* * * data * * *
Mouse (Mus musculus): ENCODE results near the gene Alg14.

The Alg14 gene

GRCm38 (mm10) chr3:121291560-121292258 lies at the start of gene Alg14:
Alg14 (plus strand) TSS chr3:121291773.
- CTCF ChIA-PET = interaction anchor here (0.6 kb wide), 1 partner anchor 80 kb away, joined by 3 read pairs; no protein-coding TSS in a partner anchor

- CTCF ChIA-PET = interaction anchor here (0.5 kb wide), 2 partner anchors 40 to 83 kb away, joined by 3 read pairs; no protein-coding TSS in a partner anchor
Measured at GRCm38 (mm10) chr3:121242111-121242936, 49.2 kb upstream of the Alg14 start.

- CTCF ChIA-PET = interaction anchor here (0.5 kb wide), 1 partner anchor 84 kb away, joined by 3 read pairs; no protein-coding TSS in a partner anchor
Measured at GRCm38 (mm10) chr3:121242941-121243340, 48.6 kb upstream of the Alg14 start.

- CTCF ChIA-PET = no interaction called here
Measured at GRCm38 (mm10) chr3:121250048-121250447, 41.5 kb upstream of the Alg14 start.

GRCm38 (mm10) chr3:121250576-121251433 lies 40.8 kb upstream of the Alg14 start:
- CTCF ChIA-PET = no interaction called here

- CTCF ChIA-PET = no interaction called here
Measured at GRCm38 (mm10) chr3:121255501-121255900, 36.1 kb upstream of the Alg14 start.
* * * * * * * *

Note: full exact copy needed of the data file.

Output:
Mouse (Mus musculus): ENCODE results near the gene Alg14.

The Alg14 gene

GRCm38 (mm10) chr3:121291560-121292258 lies at the start of gene Alg14:
Alg14 (plus strand) TSS chr3:121291773.
- CTCF ChIA-PET = interaction anchor here (0.6 kb wide), 1 partner anchor 80 kb away, joined by 3 read pairs; no protein-coding TSS in a partner anchor

- CTCF ChIA-PET = interaction anchor here (0.5 kb wide), 2 partner anchors 40 to 83 kb away, joined by 3 read pairs; no protein-coding TSS in a partner anchor
Measured at GRCm38 (mm10) chr3:121242111-121242936, 49.2 kb upstream of the Alg14 start.

- CTCF ChIA-PET = interaction anchor here (0.5 kb wide), 1 partner anchor 84 kb away, joined by 3 read pairs; no protein-coding TSS in a partner anchor
Measured at GRCm38 (mm10) chr3:121242941-121243340, 48.6 kb upstream of the Alg14 start.

- CTCF ChIA-PET = no interaction called here
Measured at GRCm38 (mm10) chr3:121250048-121250447, 41.5 kb upstream of the Alg14 start.

GRCm38 (mm10) chr3:121250576-121251433 lies 40.8 kb upstream of the Alg14 start:
- CTCF ChIA-PET = no interaction called here

- CTCF ChIA-PET = no interaction called here
Measured at GRCm38 (mm10) chr3:121255501-121255900, 36.1 kb upstream of the Alg14 start.